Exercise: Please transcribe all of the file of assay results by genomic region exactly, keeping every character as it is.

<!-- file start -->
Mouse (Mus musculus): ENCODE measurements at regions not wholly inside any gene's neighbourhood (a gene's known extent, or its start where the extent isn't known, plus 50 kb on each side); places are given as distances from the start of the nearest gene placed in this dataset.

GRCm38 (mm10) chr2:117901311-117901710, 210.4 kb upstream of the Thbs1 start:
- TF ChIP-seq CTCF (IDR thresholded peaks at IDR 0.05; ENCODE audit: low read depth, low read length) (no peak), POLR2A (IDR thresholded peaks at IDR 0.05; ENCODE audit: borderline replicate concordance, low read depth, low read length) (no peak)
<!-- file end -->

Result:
Mouse (Mus musculus): ENCODE measurements at regions not wholly inside any gene's neighbourhood (a gene's known extent, or its start where the extent isn't known, plus 50 kb on each side); places are given as distances from the start of the nearest gene placed in this dataset.

GRCm38 (mm10) chr2:117901311-117901710, 210.4 kb upstream of the Thbs1 start:
- TF ChIP-seq CTCF (IDR thresholded peaks at IDR 0.05; ENCODE audit: low read depth, low read length) (no peak), POLR2A (IDR thresholded peaks at IDR 0.05; ENCODE audit: borderline replicate concordance, low read depth, low read length) (no peak)